Ecological Exchange in Preserving Natural and Cultural Heritage
As TREE partners with the local people to learn about their traditions, opportunities emerge to preserve their natural cultural heritage. Through this effort, TREE can develop projects that educate and promote the public about the importance of preserving nature. Modernization and suburbanization are rapidly consuming their landscapes and way of life. TREE funds programs that promote preservation and interpretation of natural and cultural resources where it can make a difference and be good ambassadors.
After digitizing the museum collection, TREE produced a 50th Anniversary booklet showcasing the historic building, the collections and the staff.
TREE conducted a joint workshop with the people of the museum and formulated a 90 page Vision Plan of what this “diamond in the rough” could become to educate people worldwide about Cuba’s rich biodiversity.
TREE is assisting with the development of a South East Cuba collection of medicinal and endangered plants, along with signage and a brochure for the public.
TREE supplied the researchers with field equipment, computers, printers, and cameras in order to facilitate the discovery of new species and develop an updated species list. Today, the garden is thriving with tourists coming to see their incredible collection.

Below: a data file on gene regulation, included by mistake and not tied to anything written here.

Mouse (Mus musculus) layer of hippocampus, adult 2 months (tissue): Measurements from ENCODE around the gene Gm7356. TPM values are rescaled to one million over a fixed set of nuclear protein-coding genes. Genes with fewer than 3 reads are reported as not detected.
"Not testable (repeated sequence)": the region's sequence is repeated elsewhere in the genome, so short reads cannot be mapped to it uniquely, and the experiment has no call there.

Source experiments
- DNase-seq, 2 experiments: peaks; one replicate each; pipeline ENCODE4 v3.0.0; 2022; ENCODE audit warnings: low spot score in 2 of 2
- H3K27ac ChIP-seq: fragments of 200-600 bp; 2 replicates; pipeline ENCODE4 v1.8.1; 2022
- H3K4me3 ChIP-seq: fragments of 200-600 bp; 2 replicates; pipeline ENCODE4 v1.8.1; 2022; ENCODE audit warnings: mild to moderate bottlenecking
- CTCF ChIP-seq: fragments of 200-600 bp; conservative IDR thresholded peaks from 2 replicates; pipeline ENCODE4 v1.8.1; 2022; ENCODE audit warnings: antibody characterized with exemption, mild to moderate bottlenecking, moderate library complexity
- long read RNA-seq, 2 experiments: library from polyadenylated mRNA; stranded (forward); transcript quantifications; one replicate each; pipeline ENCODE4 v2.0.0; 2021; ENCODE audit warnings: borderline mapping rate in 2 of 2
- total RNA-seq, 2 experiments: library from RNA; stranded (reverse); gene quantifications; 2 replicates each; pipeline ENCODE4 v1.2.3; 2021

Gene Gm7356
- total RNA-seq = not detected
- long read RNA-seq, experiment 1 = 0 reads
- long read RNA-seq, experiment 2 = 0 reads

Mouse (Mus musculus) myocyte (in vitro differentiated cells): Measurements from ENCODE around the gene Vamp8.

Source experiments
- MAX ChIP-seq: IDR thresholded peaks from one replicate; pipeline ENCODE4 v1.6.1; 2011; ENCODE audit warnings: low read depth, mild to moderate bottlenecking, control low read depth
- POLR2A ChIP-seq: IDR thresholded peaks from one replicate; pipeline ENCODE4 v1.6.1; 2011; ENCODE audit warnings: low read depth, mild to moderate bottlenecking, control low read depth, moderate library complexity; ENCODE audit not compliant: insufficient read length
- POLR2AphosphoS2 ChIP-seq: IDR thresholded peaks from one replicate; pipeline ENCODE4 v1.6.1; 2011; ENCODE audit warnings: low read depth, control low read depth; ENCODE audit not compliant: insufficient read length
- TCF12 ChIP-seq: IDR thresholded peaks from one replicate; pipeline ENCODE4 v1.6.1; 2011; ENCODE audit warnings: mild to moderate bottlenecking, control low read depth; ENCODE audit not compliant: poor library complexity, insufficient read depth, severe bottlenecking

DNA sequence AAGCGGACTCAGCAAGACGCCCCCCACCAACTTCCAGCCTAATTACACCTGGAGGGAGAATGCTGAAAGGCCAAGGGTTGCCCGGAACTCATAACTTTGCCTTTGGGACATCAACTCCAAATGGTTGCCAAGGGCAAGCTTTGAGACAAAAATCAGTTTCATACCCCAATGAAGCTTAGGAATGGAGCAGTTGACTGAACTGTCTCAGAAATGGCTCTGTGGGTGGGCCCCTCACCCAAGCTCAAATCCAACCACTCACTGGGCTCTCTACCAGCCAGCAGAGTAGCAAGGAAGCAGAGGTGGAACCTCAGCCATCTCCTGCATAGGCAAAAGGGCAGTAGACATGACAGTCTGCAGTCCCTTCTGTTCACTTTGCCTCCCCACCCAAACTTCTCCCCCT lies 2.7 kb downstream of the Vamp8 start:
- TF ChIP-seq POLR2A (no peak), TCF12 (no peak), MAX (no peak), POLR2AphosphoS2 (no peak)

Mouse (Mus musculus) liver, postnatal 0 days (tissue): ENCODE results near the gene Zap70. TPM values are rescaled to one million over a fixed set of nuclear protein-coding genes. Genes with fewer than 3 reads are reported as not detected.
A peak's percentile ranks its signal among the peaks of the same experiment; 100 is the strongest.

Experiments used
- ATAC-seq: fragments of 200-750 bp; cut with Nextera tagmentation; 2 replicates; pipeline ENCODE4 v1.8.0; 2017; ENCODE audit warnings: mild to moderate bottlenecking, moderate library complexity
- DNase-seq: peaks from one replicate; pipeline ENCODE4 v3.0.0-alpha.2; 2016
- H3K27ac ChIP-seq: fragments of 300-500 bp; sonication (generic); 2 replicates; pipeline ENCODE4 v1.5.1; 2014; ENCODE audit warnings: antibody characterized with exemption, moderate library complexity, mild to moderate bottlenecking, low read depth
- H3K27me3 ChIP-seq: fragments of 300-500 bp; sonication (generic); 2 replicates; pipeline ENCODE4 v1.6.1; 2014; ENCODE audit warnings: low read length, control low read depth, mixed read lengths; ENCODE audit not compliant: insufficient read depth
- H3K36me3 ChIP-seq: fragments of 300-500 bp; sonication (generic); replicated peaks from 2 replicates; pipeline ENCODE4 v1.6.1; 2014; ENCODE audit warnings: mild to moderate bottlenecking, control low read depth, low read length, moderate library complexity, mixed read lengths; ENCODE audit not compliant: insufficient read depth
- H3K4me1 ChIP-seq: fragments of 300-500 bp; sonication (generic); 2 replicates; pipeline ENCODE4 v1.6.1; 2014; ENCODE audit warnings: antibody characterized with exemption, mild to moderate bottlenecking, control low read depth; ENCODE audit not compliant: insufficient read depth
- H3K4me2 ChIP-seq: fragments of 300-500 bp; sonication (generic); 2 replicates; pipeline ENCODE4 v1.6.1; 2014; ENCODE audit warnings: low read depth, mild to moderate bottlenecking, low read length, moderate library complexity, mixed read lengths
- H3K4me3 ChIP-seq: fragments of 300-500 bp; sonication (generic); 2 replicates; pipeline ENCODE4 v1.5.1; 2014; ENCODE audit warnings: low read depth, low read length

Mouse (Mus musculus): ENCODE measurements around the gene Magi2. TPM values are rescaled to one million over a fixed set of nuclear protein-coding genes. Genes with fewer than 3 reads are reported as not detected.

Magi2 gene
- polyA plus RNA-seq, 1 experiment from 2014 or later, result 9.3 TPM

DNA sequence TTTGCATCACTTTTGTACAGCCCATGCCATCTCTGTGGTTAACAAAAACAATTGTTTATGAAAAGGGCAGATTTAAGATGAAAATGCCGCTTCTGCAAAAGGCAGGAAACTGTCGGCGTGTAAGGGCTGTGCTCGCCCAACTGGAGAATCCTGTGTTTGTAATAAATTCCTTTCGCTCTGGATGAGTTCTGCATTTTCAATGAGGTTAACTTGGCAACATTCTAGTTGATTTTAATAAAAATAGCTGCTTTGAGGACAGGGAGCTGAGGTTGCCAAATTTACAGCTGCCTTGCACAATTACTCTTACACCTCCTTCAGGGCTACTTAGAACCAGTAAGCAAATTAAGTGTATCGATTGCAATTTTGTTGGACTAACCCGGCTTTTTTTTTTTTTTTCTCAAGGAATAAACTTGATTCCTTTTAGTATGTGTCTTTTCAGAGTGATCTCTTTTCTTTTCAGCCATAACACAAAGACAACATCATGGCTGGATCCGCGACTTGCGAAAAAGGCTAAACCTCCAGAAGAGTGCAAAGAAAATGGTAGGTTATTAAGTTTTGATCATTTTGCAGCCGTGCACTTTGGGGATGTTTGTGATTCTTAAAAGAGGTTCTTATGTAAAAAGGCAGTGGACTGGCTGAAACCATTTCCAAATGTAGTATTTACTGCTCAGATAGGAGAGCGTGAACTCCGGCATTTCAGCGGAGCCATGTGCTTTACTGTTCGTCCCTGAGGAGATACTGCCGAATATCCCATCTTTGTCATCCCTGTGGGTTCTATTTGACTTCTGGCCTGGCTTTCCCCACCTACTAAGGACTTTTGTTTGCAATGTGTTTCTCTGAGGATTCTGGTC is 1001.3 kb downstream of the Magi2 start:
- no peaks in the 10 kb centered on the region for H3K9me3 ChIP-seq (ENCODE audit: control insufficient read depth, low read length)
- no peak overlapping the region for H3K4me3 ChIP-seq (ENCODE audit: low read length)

TREE assisted Cienfuegos with many projects, including mapping the garden, adding more educational tours, producing plant labels, supplying the scientists with cameras and computers for their studies, and sponsoring garden conferences.
TREE will capture the cultural heritage of the people and their connection to nature along with their uses of plants to benefit health.
While all gardens in Cuba house some types of Cuban palms, none contain all the “Cuban only” species. Working with Dr. Raul Verdecia and other Cuban scientists, TREE will support their efforts to develop this garden that will also house a seed bank and herbarium dedicated to over 60 endemic species.
TREE is assisting the museum staff to document and highlight the 4 acres of historical botanical gardens as well as capture the historical activities that took place on the Hemingway grounds.
TREE is assisting in developing this facility for public visitation in order to educate visitors about history of traditional uses of plants to benefit human health as well as what is happening today in research and development.